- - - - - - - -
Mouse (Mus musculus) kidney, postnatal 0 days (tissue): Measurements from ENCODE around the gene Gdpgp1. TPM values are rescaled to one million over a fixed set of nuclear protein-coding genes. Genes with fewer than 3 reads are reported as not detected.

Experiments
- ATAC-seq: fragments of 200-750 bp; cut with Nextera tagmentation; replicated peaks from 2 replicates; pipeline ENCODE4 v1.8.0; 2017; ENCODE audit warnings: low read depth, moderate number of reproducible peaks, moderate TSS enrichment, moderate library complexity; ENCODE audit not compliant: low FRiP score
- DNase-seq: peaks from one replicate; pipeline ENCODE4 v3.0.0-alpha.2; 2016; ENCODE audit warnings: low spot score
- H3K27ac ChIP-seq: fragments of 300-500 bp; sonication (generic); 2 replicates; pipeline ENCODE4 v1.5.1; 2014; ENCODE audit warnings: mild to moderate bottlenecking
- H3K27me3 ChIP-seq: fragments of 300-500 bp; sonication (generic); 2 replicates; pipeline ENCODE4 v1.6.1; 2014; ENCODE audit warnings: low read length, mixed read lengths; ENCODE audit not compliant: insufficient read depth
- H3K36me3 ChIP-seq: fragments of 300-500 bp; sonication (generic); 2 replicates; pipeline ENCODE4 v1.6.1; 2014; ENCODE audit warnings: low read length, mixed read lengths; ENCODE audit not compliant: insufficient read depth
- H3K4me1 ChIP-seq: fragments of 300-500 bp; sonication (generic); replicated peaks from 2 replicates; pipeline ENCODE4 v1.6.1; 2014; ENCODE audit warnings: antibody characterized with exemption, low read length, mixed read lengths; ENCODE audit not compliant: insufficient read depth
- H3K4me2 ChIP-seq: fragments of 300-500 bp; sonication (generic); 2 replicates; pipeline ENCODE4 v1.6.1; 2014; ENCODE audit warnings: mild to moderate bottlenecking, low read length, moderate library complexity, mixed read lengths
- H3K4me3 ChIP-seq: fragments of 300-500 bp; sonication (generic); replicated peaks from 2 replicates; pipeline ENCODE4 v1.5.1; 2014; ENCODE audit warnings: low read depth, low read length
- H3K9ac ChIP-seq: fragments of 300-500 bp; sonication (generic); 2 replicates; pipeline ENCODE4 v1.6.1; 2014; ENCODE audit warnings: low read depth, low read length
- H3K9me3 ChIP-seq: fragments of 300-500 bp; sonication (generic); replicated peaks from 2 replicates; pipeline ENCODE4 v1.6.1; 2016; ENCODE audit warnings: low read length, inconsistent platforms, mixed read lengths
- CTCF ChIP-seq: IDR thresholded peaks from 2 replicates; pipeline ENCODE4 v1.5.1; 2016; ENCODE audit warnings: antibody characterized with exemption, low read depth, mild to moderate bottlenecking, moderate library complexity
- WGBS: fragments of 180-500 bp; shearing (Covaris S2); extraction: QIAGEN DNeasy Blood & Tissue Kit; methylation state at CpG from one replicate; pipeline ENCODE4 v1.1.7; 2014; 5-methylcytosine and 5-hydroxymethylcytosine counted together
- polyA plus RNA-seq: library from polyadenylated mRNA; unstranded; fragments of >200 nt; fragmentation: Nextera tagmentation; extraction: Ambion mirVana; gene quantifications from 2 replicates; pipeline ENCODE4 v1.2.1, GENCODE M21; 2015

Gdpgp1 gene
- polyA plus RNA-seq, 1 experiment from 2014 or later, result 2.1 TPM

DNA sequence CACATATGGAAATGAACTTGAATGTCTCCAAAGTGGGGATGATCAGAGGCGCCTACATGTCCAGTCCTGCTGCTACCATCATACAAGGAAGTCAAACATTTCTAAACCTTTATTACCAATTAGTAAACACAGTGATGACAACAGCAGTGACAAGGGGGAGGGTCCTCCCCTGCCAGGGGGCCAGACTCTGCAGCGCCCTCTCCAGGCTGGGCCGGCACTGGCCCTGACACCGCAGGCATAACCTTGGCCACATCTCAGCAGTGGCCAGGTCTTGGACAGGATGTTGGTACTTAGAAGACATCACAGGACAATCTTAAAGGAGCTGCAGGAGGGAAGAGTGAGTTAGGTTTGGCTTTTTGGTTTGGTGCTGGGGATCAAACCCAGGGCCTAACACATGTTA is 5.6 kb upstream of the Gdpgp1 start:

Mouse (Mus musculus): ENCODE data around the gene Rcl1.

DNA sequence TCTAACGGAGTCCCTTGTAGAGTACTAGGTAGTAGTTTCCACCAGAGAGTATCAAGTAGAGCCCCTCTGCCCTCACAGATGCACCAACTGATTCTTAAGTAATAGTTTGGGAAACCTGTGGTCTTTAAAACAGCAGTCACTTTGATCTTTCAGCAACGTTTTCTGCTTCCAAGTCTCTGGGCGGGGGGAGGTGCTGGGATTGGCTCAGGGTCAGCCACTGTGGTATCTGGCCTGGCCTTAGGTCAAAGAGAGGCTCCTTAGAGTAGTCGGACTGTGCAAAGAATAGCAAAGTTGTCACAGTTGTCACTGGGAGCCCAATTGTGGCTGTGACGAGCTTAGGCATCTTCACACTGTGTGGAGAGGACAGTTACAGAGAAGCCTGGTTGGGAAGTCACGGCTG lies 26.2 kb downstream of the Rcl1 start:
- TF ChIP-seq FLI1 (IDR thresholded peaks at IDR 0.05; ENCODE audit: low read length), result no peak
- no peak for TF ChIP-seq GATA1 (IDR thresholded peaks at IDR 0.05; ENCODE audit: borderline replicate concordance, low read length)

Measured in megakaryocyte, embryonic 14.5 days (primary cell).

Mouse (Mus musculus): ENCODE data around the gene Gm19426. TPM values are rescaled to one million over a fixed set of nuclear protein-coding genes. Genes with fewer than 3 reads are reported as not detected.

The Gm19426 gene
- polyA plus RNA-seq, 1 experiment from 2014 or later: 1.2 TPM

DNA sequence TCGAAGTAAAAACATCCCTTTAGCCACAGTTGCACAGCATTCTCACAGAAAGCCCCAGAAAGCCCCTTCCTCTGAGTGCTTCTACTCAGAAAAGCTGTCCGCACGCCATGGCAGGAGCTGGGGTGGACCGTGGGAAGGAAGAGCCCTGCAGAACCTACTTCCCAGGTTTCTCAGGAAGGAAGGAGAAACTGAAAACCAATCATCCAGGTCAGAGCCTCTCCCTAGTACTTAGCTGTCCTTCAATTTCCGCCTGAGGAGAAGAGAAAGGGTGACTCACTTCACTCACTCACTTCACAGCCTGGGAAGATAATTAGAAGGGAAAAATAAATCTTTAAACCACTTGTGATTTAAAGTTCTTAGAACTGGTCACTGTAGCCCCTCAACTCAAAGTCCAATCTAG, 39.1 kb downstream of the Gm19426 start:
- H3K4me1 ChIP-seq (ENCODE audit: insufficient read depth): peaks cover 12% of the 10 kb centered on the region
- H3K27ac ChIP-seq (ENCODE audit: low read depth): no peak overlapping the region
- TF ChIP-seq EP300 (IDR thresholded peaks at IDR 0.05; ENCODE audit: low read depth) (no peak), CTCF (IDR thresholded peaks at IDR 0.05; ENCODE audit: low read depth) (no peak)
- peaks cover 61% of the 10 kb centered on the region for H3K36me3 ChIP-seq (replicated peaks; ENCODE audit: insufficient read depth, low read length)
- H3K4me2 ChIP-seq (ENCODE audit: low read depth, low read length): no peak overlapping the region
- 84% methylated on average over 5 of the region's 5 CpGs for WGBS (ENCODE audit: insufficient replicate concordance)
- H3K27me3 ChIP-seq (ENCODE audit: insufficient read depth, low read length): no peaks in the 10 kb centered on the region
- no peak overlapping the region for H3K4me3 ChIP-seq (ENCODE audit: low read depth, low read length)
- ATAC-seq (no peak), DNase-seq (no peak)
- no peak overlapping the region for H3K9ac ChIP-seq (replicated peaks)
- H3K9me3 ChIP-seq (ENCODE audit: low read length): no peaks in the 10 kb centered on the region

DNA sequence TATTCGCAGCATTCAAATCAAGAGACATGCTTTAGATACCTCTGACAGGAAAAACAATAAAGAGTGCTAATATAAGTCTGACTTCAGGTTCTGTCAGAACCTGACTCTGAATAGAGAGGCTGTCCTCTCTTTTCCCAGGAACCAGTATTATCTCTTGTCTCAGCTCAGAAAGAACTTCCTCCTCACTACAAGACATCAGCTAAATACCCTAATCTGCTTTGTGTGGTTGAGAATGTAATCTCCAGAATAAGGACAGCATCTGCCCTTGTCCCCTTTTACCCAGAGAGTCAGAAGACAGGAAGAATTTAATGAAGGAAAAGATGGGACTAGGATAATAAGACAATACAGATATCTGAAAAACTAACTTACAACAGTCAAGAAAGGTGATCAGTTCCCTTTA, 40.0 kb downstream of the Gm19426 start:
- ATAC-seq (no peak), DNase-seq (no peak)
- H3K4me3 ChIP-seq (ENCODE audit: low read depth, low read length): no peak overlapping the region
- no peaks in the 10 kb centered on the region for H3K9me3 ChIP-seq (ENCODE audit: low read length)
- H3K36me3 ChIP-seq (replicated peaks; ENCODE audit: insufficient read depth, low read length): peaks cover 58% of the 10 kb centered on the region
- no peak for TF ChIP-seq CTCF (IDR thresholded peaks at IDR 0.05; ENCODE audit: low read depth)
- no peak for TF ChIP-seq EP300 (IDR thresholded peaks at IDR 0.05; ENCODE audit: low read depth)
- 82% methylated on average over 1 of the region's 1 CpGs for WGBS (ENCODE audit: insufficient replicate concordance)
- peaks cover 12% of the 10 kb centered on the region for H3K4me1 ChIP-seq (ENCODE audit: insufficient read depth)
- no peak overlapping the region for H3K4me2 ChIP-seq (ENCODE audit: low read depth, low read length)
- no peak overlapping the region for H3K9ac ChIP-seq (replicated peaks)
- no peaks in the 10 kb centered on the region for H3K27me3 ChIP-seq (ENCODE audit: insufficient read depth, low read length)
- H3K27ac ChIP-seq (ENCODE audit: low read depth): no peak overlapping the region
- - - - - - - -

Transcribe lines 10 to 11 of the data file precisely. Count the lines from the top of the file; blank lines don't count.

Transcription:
- H3K4me3 ChIP-seq: fragments of 300-500 bp; sonication (generic); replicated peaks from 2 replicates; pipeline ENCODE4 v1.5.1; 2014; ENCODE audit warnings: low read depth, low read length
- H3K9ac ChIP-seq: fragments of 300-500 bp; sonication (generic); 2 replicates; pipeline ENCODE4 v1.6.1; 2014; ENCODE audit warnings: low read depth, low read length